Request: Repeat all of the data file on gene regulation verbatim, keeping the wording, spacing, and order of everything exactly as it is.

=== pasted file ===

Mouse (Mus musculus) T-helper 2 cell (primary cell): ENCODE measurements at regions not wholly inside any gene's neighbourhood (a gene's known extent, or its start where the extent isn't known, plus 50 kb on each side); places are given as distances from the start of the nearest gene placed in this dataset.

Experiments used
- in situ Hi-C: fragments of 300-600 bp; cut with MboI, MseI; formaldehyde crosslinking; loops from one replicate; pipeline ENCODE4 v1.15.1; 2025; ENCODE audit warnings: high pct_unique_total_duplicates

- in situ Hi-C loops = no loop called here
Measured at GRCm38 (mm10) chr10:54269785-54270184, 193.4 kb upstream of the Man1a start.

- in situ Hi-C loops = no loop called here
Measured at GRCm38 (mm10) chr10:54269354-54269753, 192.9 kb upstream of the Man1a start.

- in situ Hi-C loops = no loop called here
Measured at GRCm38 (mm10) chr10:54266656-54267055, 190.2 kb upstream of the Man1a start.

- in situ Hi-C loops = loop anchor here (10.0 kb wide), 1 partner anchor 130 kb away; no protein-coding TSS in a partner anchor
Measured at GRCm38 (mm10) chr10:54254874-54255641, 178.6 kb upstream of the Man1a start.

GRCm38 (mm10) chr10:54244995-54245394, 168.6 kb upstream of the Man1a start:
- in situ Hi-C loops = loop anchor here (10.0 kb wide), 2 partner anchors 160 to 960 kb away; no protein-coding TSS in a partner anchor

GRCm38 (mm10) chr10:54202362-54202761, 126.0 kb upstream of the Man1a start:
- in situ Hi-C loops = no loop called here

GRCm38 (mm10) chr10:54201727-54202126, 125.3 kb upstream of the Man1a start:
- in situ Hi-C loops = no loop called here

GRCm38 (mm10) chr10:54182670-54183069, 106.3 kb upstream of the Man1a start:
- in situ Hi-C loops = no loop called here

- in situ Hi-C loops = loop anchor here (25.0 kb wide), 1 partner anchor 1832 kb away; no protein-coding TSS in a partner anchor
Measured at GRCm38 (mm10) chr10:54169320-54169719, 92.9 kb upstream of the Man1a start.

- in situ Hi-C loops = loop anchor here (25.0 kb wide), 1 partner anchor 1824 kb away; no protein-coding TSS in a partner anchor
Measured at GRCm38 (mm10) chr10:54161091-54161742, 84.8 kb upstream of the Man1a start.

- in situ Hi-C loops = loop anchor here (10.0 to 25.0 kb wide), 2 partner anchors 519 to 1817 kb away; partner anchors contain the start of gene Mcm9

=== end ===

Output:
Mouse (Mus musculus) T-helper 2 cell (primary cell): ENCODE measurements at regions not wholly inside any gene's neighbourhood (a gene's known extent, or its start where the extent isn't known, plus 50 kb on each side); places are given as distances from the start of the nearest gene placed in this dataset.

Experiments used
- in situ Hi-C: fragments of 300-600 bp; cut with MboI, MseI; formaldehyde crosslinking; loops from one replicate; pipeline ENCODE4 v1.15.1; 2025; ENCODE audit warnings: high pct_unique_total_duplicates

- in situ Hi-C loops = no loop called here
Measured at GRCm38 (mm10) chr10:54269785-54270184, 193.4 kb upstream of the Man1a start.

- in situ Hi-C loops = no loop called here
Measured at GRCm38 (mm10) chr10:54269354-54269753, 192.9 kb upstream of the Man1a start.

- in situ Hi-C loops = no loop called here
Measured at GRCm38 (mm10) chr10:54266656-54267055, 190.2 kb upstream of the Man1a start.

- in situ Hi-C loops = loop anchor here (10.0 kb wide), 1 partner anchor 130 kb away; no protein-coding TSS in a partner anchor
Measured at GRCm38 (mm10) chr10:54254874-54255641, 178.6 kb upstream of the Man1a start.

GRCm38 (mm10) chr10:54244995-54245394, 168.6 kb upstream of the Man1a start:
- in situ Hi-C loops = loop anchor here (10.0 kb wide), 2 partner anchors 160 to 960 kb away; no protein-coding TSS in a partner anchor

GRCm38 (mm10) chr10:54202362-54202761, 126.0 kb upstream of the Man1a start:
- in situ Hi-C loops = no loop called here

GRCm38 (mm10) chr10:54201727-54202126, 125.3 kb upstream of the Man1a start:
- in situ Hi-C loops = no loop called here

GRCm38 (mm10) chr10:54182670-54183069, 106.3 kb upstream of the Man1a start:
- in situ Hi-C loops = no loop called here

- in situ Hi-C loops = loop anchor here (25.0 kb wide), 1 partner anchor 1832 kb away; no protein-coding TSS in a partner anchor
Measured at GRCm38 (mm10) chr10:54169320-54169719, 92.9 kb upstream of the Man1a start.

- in situ Hi-C loops = loop anchor here (25.0 kb wide), 1 partner anchor 1824 kb away; no protein-coding TSS in a partner anchor
Measured at GRCm38 (mm10) chr10:54161091-54161742, 84.8 kb upstream of the Man1a start.

- in situ Hi-C loops = loop anchor here (10.0 to 25.0 kb wide), 2 partner anchors 519 to 1817 kb away; partner anchors contain the start of gene Mcm9